For many photopreneurs, it’s the ultimate goal: take beautiful pictures, use Photoshop to stamp your personality on them… and in between selling your prints and your books, get hired by giant corporations to create unique images that appear on huge billboards in your city.
For Chuck Anderson though, a Chicago-based artist and designer, that’s life. His client list runs from Absolut to Warner Brothers, his home-made photography book has sold over a thousand copies and in 2006, he was asked to judge the Art Directors Club Awards in New York.
And did we mention that he’s been doing this for just four years and — hold onto your stomachs — will only turn 22 sometime this year?
Ask Chuck how he got so far so fast though, and you’ll hear the answer to rapid success in any field: work hard and work well.
“I worked my butt off, stayed up late at night working [and] sacrificed quite a lot,” Chuck told us in an email interview. “In the beginning I just took whatever jobs I could get. Over the last three-and-a-half years or so I’ve become more selective, because I can be now… [My work] just really caught some people’s eyes at the right place and time, and I was blessed with a lot of awesome work coming my way.”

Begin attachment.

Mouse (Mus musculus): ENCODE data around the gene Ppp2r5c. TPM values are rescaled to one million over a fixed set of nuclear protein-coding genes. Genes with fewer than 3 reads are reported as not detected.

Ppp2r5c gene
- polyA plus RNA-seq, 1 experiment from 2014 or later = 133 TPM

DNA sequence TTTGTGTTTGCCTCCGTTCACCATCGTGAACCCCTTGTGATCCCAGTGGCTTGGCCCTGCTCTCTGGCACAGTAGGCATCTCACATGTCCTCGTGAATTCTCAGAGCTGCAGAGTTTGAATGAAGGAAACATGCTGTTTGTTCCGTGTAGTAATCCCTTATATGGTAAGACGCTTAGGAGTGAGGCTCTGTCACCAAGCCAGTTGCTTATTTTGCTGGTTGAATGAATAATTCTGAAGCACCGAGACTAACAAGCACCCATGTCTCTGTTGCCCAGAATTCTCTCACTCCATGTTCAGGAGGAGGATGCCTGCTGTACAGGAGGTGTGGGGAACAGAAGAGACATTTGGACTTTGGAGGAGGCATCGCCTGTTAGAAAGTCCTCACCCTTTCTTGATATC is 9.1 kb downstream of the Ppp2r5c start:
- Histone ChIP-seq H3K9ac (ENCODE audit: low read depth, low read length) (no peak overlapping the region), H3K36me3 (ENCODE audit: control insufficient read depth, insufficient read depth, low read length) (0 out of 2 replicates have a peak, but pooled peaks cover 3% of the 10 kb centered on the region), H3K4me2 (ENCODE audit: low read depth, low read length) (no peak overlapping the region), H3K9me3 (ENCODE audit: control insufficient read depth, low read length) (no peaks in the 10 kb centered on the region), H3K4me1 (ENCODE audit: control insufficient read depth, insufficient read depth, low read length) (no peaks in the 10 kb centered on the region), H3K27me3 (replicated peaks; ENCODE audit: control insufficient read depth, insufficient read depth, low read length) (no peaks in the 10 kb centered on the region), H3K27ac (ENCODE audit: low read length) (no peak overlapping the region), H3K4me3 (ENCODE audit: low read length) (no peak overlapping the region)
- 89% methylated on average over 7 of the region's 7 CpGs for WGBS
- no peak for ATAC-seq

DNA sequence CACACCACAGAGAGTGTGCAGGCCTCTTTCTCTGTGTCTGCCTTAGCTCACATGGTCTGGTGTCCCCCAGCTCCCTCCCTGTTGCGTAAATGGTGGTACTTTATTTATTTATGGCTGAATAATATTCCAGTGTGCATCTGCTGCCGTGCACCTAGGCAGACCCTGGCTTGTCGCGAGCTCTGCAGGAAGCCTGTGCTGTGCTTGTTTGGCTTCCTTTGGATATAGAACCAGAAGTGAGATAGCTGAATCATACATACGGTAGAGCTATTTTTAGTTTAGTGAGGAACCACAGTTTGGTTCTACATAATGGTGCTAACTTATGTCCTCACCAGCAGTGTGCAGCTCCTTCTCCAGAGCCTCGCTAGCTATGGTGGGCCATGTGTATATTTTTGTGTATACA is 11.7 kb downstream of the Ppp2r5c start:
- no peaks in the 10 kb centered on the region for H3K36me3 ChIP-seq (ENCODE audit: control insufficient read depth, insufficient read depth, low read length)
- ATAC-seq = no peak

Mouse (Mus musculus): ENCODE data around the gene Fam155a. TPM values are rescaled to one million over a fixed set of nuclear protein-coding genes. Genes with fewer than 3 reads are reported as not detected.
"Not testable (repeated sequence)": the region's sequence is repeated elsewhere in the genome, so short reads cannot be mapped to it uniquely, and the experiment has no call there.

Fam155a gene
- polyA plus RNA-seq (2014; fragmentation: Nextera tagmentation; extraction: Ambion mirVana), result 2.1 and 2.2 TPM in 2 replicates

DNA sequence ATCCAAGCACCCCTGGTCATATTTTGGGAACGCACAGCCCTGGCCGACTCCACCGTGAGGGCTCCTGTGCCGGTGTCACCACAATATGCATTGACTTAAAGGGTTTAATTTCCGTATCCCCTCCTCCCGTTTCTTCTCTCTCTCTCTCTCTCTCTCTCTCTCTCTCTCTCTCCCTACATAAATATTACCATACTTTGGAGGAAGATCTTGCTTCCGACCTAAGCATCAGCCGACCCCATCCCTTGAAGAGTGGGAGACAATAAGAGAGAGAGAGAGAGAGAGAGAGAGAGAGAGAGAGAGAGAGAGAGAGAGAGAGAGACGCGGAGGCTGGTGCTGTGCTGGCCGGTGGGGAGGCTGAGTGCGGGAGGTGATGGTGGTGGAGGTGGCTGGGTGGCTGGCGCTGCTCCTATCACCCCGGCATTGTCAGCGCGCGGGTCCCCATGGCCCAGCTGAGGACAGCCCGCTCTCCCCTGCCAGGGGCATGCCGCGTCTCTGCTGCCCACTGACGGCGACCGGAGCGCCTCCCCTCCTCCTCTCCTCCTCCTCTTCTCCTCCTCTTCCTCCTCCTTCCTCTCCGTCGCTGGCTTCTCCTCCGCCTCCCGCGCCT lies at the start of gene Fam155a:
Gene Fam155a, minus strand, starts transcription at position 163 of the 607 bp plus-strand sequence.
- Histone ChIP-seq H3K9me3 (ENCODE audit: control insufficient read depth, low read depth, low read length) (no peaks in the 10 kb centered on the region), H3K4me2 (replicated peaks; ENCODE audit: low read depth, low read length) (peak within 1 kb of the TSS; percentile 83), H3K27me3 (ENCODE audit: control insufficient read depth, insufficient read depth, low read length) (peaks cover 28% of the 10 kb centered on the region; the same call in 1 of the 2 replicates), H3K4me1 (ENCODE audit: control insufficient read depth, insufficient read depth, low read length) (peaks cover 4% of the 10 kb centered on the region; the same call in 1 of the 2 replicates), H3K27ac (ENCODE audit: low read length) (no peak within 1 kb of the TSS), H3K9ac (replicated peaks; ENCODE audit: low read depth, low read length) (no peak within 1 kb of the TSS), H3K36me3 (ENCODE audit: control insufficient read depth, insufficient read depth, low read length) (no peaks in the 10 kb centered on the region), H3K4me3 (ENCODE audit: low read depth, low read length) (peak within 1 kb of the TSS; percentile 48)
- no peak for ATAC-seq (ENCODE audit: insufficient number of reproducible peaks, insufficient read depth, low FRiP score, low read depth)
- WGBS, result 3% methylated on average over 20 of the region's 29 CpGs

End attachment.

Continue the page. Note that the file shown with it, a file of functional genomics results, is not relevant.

Sounds so simple, doesn’t it? Actually, Chuck’s success might be a little more complicated than that. His work consists of simple images taken with his DSLR — for Chuck it’s the quality of the photographer not the camera that counts — then heavily edited to create unique psychedelic images that, as he puts it, “make something that is otherwise mundane and boring become exciting and vibrant and interesting.”
In essence, Chuck creates designs that are highly distinctive so that clients know exactly what they’re getting. And his site gets a lot of traffic from magazines, design and news sites, which enables him to sell his personal projects, such as limited edition prints and his self-published book through his online store.
So how can other photopreneurs follow Chuck’s success?
“Try and see the world in new ways,” Chuck suggests. “Show what you know, explore what you don’t, and try to learn new things about your surroundings.”
And have fun in the post-editing too.